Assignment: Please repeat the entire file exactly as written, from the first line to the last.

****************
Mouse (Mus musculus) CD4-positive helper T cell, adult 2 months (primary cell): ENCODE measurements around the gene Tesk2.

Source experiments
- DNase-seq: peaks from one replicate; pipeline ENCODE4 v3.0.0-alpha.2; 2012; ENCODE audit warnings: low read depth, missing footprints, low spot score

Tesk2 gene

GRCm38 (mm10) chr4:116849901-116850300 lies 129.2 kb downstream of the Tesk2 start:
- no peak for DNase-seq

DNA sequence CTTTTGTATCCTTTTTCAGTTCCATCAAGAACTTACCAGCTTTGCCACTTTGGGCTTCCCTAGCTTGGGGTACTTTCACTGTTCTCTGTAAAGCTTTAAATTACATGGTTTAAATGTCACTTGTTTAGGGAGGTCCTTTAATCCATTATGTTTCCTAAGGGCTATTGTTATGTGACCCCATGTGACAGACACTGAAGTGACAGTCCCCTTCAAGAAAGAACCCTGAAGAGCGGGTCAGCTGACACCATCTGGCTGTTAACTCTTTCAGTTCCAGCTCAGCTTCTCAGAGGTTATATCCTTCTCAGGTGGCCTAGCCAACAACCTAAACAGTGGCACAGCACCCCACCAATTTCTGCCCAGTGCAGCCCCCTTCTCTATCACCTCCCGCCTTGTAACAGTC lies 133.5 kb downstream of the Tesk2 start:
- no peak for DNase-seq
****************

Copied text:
Mouse (Mus musculus) CD4-positive helper T cell, adult 2 months (primary cell): ENCODE measurements around the gene Tesk2.

Source experiments
- DNase-seq: peaks from one replicate; pipeline ENCODE4 v3.0.0-alpha.2; 2012; ENCODE audit warnings: low read depth, missing footprints, low spot score

Tesk2 gene

GRCm38 (mm10) chr4:116849901-116850300 lies 129.2 kb downstream of the Tesk2 start:
- no peak for DNase-seq

DNA sequence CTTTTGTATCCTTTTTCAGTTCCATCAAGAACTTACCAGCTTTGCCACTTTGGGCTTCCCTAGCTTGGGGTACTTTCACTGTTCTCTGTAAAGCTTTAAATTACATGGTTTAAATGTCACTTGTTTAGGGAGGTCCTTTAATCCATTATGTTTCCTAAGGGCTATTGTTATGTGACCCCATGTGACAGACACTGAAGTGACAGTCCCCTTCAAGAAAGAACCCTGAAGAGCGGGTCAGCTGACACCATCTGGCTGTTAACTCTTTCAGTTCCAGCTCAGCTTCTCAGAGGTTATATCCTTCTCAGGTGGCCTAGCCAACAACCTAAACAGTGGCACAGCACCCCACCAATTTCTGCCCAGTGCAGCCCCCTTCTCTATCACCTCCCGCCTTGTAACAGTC lies 133.5 kb downstream of the Tesk2 start:
- no peak for DNase-seq